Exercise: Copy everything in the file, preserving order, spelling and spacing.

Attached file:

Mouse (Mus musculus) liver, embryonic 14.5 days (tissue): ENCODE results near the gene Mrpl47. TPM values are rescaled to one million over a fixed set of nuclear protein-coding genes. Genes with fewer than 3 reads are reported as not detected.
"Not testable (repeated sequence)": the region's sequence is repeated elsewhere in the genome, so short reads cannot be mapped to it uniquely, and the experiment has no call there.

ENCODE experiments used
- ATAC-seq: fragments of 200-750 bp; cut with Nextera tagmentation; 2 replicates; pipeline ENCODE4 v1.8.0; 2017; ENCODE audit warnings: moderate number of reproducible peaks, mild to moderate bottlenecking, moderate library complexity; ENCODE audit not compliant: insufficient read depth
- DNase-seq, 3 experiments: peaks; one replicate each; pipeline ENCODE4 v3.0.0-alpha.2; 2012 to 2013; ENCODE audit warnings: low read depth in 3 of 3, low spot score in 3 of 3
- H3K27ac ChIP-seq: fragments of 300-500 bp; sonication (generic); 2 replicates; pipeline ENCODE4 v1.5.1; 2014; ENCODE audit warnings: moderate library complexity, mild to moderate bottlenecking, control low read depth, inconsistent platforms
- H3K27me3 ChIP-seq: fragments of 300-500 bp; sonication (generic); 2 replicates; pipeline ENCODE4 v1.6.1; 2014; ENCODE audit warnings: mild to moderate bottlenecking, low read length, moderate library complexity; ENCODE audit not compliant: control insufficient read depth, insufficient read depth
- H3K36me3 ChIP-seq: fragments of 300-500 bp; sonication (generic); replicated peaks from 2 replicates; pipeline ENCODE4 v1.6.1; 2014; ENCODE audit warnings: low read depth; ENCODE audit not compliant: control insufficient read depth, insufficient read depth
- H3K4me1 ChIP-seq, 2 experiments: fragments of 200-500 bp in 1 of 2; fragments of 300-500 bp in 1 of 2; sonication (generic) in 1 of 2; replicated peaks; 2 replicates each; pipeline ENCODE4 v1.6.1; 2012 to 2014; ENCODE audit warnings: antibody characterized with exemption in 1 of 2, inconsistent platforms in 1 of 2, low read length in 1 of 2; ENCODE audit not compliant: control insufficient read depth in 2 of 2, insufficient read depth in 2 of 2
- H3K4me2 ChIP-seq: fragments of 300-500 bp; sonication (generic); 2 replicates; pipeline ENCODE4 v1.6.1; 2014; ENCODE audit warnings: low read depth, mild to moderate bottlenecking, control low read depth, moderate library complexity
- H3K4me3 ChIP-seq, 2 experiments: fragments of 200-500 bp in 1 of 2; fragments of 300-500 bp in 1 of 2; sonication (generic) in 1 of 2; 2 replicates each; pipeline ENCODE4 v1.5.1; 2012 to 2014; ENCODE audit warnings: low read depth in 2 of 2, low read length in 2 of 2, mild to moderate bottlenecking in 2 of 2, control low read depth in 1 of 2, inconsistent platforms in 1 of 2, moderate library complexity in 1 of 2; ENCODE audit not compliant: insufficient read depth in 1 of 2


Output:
Mouse (Mus musculus) liver, embryonic 14.5 days (tissue): ENCODE results near the gene Mrpl47. TPM values are rescaled to one million over a fixed set of nuclear protein-coding genes. Genes with fewer than 3 reads are reported as not detected.
"Not testable (repeated sequence)": the region's sequence is repeated elsewhere in the genome, so short reads cannot be mapped to it uniquely, and the experiment has no call there.

ENCODE experiments used
- ATAC-seq: fragments of 200-750 bp; cut with Nextera tagmentation; 2 replicates; pipeline ENCODE4 v1.8.0; 2017; ENCODE audit warnings: moderate number of reproducible peaks, mild to moderate bottlenecking, moderate library complexity; ENCODE audit not compliant: insufficient read depth
- DNase-seq, 3 experiments: peaks; one replicate each; pipeline ENCODE4 v3.0.0-alpha.2; 2012 to 2013; ENCODE audit warnings: low read depth in 3 of 3, low spot score in 3 of 3
- H3K27ac ChIP-seq: fragments of 300-500 bp; sonication (generic); 2 replicates; pipeline ENCODE4 v1.5.1; 2014; ENCODE audit warnings: moderate library complexity, mild to moderate bottlenecking, control low read depth, inconsistent platforms
- H3K27me3 ChIP-seq: fragments of 300-500 bp; sonication (generic); 2 replicates; pipeline ENCODE4 v1.6.1; 2014; ENCODE audit warnings: mild to moderate bottlenecking, low read length, moderate library complexity; ENCODE audit not compliant: control insufficient read depth, insufficient read depth
- H3K36me3 ChIP-seq: fragments of 300-500 bp; sonication (generic); replicated peaks from 2 replicates; pipeline ENCODE4 v1.6.1; 2014; ENCODE audit warnings: low read depth; ENCODE audit not compliant: control insufficient read depth, insufficient read depth
- H3K4me1 ChIP-seq, 2 experiments: fragments of 200-500 bp in 1 of 2; fragments of 300-500 bp in 1 of 2; sonication (generic) in 1 of 2; replicated peaks; 2 replicates each; pipeline ENCODE4 v1.6.1; 2012 to 2014; ENCODE audit warnings: antibody characterized with exemption in 1 of 2, inconsistent platforms in 1 of 2, low read length in 1 of 2; ENCODE audit not compliant: control insufficient read depth in 2 of 2, insufficient read depth in 2 of 2
- H3K4me2 ChIP-seq: fragments of 300-500 bp; sonication (generic); 2 replicates; pipeline ENCODE4 v1.6.1; 2014; ENCODE audit warnings: low read depth, mild to moderate bottlenecking, control low read depth, moderate library complexity
- H3K4me3 ChIP-seq, 2 experiments: fragments of 200-500 bp in 1 of 2; fragments of 300-500 bp in 1 of 2; sonication (generic) in 1 of 2; 2 replicates each; pipeline ENCODE4 v1.5.1; 2012 to 2014; ENCODE audit warnings: low read depth in 2 of 2, low read length in 2 of 2, mild to moderate bottlenecking in 2 of 2, control low read depth in 1 of 2, inconsistent platforms in 1 of 2, moderate library complexity in 1 of 2; ENCODE audit not compliant: insufficient read depth in 1 of 2